Exciting news yesterday from the archaeological dig in search of the remains of Richard III of England.
To see the entire press conference click HERE.
Renewed interest in Richard III is bound to be a very positive development on the road to Richard Armitage's plans for a series or film based on the historical facts of the king's life.
From The Telegraph
San Francisco Chronicle
"Richard Buckley, co-director of the university's Archaeological Services, said the bones are a "prime candidate" to be Richard's. The remains are now being examined and the team hopes that DNA can be recovered to aid identification.
Taylor said the skeleton displayed spinal abnormalities consistent with contemporary accounts of Richard's appearance.
"We believe that the individual would have had severe scoliosis, which is a form of spinal curvature," Taylor said.
He said the skeleton was apparently of an adult male and in good condition. There were signs of trauma to the skull shortly before death, perhaps from a bladed instrument, and a barbed metal arrowhead was found between vertebrae of the upper back.
Buckley and his team identified a possible location of the grave through map regression analysis, starting with a current map and analyzing earlier maps to discover what had changed and not changed. Ground penetrating radar was employed." San Francisco Chronicle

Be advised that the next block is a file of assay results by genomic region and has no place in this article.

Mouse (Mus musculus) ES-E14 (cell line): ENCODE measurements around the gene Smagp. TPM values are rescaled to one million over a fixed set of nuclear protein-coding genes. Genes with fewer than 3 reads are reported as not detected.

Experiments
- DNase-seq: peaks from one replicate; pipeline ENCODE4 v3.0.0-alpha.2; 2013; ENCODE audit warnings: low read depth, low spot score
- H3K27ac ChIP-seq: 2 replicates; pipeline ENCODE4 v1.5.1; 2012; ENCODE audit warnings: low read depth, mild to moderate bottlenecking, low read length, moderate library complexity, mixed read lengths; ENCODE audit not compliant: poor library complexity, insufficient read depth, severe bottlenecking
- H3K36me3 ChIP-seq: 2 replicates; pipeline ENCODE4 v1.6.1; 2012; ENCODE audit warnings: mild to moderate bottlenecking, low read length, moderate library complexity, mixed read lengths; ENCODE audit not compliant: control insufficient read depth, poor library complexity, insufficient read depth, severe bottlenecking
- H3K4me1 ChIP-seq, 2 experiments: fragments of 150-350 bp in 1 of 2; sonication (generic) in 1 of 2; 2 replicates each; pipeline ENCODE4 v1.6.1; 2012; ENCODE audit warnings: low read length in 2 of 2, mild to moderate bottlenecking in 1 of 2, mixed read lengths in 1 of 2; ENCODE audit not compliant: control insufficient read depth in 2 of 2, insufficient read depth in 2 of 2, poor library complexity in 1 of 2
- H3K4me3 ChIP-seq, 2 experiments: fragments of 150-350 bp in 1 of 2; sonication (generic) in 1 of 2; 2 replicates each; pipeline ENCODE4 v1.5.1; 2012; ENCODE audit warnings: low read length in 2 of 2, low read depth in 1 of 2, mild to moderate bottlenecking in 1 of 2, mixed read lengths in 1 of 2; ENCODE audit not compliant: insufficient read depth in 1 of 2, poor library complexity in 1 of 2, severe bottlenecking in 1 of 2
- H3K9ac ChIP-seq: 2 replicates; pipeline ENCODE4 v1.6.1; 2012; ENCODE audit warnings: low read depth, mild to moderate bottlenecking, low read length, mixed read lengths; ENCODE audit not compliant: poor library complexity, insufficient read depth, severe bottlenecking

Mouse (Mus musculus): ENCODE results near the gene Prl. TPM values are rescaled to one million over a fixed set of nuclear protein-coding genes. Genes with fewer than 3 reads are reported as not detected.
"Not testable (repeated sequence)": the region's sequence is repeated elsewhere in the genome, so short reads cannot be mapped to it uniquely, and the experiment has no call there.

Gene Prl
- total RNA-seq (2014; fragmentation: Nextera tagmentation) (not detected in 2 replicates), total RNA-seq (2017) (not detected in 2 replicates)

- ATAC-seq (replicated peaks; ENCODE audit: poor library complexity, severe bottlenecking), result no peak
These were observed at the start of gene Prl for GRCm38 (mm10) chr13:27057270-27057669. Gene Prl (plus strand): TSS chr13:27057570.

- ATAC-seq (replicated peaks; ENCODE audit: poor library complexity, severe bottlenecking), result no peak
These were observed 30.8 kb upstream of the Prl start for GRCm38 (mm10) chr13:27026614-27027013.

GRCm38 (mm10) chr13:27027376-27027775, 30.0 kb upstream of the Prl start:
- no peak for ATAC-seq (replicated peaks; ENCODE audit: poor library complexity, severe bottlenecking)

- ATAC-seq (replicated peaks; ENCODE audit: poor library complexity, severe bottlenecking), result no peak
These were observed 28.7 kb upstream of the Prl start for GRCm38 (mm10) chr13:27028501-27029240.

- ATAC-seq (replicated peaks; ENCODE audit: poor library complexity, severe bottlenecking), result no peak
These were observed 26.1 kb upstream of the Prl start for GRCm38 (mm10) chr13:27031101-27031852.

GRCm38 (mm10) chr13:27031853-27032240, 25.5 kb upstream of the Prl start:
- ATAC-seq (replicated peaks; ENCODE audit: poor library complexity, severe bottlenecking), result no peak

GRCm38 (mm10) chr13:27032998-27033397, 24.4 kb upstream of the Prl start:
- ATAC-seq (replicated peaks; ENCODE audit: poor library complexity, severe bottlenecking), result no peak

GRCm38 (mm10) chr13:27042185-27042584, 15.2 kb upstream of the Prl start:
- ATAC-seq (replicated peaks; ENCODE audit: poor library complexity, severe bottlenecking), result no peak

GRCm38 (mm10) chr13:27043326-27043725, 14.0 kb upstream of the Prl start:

More background on the Search for Richard III in the
King Richard Armitage website:
Vote for "Where to bury King Richard III" Poll:
Richard Armitage One of "The Most Influential People in Leicestershire"
Interesting comments from Professor Norman Housley and Dr Andrew Hopper the University of Leicester's School of Historical Studies:
"Little reliable contemporary evidence has survived for the nature of his kingship because his reign proved so short and because his Tudor successors legitimised themselves by encouraging literary works (of which Shakespeare was not the first) that depicted him as a caricature tyrant. So, if it proves possible to nail the Tudor slander of the ‘hunchback king’ with medical evidence of severe scoliosis rather than kyphosis, it will be gilt on the gingerbread because efforts during the last three centuries to restore his reputation have never fully succeeded in undermining this enduring popular image.
"Secondly, irrespective of the Richard myth, the discovery of the body will be significant because of what is already being indicated about the cause of death. The evidence of an injury to the back of the skull and the discovery of the arrowhead between vertebrae of the upper back will stimulate debate about exactly how Richard was killed at Bosworth, and beyond that, about close combat in medieval battles. This is fitting because Richard polarised opinion during his life and from beyond the grave; his reliance on a northern regional powerbase to maintain his rule fostered a north-south divide in allegiance partially reflected in the historiography since."